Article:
The independent student news organization of Nicholls State University

Beach volleyball focuses on communication and individual wins

March 15, 2019

Graphic by Kaitlyn Biri

Graphic by Kaitlyn Biri

As Nicholls State University’s newly-instated beach volleyball team reflects on its first tournament of the season and prepares for the next, its members are focused on improving communication and “winning the day.”

The team competed in its inaugural tournament on March 1 and 2 in Covington.

Though the Colonels walked away from the UNO Beach Invitational with a 0-4 record at the hand of defeats from UNO, Spring Hill, Southern Miss and Huntingdon, volleyball Head Coach Kallie Noble said she is proud of her players’ individual wins and eagerness to learn the game.

“They’re very positive and outgoing and just wanting to be good and wanting to win,” Noble said. “We had some individual wins, and hopefully, going into next weekend, we’ll be able to get a few more.”

Kylie Lockhart, a pre-engineering freshman from Friendswood, Texas, said that she and her teammates adapted to the sand quickly as they made their transition

However, Noble, Lockhart and Emily Venable, a pre-med junior from Gonzales, stressed the importance of improving communication during games.

Noble said the team had only been practicing in the sand for two weeks before its first tournament.

The Athletics Department formally announced the addition of a beach volleyball program to the university back in January and named Noble to the vacant head coaching position that was left behind due to previous head coach Jay Van Vark’s resignation following his placement on administrative leave.

When Noble arrived, she knew the tone she wanted to set for the volleyball program. She discussed an all-encompassing “championship experience.”

“You have to win the day and have a winning experience, just because they haven’t had a lot of success in recent years, so each day we talk about winning the day, and some days it’s winning on the court. Some days it’s a kid getting an A on their test in the classroom,” Noble said.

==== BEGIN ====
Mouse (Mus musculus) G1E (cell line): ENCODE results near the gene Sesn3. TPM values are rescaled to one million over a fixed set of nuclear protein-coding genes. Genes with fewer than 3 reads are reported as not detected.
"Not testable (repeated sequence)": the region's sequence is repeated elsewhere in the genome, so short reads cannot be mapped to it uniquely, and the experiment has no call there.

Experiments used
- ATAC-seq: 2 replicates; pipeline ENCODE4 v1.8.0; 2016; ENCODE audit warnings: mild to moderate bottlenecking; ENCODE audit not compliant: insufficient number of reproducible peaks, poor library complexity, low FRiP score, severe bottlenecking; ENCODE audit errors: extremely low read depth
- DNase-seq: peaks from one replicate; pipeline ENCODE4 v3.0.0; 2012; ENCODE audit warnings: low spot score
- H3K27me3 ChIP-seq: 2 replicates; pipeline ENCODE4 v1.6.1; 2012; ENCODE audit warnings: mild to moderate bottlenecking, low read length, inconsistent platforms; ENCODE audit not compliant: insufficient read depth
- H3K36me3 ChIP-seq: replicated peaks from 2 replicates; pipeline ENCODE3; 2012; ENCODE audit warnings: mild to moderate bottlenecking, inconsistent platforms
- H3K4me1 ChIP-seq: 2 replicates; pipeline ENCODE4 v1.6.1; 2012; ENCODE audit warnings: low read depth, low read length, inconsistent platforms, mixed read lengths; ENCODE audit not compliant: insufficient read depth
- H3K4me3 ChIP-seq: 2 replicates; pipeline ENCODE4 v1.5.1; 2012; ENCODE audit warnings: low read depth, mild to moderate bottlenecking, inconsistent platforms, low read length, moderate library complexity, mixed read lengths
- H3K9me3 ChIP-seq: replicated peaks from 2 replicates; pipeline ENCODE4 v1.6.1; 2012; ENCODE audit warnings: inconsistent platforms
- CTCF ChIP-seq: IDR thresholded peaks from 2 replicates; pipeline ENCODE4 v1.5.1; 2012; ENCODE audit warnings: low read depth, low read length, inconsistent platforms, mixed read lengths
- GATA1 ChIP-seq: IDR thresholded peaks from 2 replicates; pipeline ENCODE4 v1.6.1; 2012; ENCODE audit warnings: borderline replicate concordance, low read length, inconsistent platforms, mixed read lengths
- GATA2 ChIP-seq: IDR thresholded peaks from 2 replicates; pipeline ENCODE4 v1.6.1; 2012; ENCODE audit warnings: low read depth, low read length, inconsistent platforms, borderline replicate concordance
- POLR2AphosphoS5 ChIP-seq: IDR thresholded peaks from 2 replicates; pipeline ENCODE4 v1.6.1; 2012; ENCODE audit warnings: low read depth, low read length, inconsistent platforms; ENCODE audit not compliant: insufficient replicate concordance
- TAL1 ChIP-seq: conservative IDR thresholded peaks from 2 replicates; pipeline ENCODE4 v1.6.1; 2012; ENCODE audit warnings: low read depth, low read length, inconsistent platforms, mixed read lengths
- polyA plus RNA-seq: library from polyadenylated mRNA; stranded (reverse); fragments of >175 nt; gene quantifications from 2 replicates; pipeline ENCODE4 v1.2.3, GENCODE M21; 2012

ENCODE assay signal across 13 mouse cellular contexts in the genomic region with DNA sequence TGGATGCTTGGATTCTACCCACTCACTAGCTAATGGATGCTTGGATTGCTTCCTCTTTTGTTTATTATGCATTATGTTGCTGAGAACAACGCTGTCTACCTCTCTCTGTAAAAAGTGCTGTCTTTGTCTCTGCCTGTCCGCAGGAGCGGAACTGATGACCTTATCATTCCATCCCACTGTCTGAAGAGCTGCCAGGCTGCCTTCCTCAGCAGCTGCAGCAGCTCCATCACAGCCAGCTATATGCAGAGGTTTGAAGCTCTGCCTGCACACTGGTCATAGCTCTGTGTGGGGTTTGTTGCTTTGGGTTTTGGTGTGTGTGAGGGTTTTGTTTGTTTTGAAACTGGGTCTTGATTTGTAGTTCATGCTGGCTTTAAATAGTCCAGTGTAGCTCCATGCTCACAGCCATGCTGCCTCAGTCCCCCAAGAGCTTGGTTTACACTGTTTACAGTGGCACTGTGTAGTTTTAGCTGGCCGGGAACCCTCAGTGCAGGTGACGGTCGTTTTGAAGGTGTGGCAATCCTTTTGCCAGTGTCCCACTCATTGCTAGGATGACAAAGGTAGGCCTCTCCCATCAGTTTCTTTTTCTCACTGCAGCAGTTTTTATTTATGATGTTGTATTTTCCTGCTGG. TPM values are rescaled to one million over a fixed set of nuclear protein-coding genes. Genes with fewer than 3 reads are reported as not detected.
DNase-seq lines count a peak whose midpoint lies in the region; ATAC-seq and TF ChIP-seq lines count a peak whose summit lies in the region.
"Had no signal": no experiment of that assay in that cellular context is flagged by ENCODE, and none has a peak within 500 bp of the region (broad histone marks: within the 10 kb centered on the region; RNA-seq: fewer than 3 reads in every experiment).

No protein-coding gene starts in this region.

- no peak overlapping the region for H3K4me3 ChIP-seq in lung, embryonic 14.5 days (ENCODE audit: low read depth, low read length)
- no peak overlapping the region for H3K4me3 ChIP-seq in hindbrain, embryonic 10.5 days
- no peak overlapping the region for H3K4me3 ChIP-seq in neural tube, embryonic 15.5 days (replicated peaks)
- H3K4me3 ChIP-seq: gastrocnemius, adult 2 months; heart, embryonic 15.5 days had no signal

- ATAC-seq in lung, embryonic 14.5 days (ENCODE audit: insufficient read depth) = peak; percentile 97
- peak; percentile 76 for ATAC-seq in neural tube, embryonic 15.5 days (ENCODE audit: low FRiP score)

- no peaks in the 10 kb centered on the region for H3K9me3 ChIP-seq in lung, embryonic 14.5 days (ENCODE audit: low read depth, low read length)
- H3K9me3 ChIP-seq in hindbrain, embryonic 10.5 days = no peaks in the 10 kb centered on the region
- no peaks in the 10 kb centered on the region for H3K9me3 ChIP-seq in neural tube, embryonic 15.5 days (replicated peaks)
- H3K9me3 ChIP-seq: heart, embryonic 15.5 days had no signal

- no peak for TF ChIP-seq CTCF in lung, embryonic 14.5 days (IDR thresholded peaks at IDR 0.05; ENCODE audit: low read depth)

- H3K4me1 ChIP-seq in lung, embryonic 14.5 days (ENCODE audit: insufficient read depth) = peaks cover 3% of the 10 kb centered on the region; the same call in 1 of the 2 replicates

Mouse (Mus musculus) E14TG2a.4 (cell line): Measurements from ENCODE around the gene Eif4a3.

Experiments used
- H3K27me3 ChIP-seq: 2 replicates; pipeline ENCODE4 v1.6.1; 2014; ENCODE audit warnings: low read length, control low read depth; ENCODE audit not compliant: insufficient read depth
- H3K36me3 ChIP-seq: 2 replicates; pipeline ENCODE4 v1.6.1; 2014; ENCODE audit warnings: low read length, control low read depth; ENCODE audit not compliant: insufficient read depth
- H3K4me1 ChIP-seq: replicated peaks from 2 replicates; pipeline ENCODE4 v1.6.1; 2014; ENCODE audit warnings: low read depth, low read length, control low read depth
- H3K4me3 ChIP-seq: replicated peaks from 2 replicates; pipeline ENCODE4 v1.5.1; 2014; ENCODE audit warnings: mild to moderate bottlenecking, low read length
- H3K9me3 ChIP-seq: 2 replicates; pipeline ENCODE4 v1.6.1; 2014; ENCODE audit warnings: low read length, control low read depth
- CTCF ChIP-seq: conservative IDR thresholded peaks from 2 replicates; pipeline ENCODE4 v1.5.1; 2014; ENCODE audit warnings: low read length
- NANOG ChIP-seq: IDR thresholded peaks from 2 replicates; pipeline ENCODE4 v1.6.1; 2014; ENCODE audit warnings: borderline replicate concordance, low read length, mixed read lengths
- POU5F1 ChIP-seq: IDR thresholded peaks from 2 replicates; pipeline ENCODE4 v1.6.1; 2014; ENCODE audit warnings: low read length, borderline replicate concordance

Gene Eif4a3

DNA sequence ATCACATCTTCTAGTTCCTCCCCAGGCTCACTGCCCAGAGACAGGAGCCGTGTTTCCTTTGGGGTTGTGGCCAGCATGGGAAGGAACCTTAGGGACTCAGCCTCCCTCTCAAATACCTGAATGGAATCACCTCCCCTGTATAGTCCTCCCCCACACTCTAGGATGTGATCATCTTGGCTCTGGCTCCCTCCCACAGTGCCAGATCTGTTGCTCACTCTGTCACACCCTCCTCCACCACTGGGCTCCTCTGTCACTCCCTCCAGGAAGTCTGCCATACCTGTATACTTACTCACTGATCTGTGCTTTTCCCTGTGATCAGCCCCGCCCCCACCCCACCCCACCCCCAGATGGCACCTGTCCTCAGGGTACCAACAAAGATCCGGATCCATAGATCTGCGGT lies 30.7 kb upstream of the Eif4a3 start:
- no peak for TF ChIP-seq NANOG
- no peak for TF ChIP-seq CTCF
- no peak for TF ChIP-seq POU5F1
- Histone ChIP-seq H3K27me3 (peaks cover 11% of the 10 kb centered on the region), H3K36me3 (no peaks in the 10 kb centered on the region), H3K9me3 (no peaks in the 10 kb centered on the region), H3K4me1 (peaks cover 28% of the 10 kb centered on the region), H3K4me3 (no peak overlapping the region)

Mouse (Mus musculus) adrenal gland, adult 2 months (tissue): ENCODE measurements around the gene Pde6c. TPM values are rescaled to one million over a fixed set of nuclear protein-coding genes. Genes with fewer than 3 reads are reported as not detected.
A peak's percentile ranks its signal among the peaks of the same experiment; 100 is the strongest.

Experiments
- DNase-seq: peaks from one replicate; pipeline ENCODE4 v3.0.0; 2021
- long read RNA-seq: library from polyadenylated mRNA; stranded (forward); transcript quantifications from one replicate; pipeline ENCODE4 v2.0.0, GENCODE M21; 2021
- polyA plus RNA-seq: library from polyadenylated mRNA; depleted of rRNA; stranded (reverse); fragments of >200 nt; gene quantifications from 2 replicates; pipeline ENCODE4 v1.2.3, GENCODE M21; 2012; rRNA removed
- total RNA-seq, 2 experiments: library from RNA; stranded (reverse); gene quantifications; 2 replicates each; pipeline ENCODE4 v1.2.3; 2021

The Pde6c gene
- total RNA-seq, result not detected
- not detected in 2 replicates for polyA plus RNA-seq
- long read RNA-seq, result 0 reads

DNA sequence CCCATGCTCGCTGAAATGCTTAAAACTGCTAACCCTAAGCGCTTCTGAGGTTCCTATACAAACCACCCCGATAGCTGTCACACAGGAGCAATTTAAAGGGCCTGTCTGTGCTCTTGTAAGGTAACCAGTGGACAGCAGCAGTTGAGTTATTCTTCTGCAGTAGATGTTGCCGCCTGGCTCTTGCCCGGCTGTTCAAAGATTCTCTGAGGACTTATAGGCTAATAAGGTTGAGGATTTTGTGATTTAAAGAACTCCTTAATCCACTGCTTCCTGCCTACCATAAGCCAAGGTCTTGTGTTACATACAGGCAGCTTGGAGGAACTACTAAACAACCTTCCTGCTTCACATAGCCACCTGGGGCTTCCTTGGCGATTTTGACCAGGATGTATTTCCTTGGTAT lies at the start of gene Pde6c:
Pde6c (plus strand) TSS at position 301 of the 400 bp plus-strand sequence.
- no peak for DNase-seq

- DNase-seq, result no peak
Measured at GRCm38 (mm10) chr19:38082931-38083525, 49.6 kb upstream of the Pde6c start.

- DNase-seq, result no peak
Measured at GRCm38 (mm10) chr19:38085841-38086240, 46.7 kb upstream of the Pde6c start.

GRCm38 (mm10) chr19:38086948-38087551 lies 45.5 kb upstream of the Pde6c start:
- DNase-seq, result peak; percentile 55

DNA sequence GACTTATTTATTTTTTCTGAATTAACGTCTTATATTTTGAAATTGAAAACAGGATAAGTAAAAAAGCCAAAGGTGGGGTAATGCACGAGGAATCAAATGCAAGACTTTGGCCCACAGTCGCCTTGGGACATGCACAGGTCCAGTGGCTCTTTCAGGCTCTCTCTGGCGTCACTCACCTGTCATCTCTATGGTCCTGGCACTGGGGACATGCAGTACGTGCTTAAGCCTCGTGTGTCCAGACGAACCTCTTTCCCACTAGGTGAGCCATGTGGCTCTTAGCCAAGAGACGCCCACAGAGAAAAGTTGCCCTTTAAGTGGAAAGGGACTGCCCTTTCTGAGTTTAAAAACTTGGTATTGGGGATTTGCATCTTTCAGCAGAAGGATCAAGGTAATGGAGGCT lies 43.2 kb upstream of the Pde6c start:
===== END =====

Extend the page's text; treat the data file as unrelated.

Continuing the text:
Along with the major change from an indoor, hardwood court to an outdoor, sand court, beach volleyball boasts other noticeable differences from indoor. For example, players compete in pairs as opposed to having six people on the court, and the size of the court is different.

Noble said indoor volleyball focuses more on power plays, while beach volleyball centers on shots and being strategic.

Lockhart and Venable have noticed differences of their own. For a start, they now have to adjust to the elements, including the heat, cold weather, rain and wind. In addition, they have taken note of ways that their beach volleyball experience will translate to their indoor experience.

“It really does translate, especially whenever you read in indoor, you can read the hitters. It’s going to translate to indoor. Reading in outdoor translates to indoor,” Venable said.

The transition has also required the players to have new responsibilities on the court, which they said they have loved.

“We have to do everything now. We can’t just pass anymore, so now we have to swing and set [and] block,” Lockhart said.

Having only been at Nicholls for a month, Noble said she watched her players take ownership of their team quickly. Ultimately, her role has been to give them guidance and assist them in their pairs.

Venable said they have helped to set the tone of the season by accepting where they are at and knowing what they need to do to move forward. The players hope to continue building the confidence they are developing on the sand and to improve their court awareness.

In the long run, their ambition is clear-cut.

“Having fun, learning volleyball and getting better,” Venable said. “And winning.”

The Colonels are set to compete in the ULM Bayou Bash on March 22 and 23, with two games each against ULM and Texas A&M-Kingsville.


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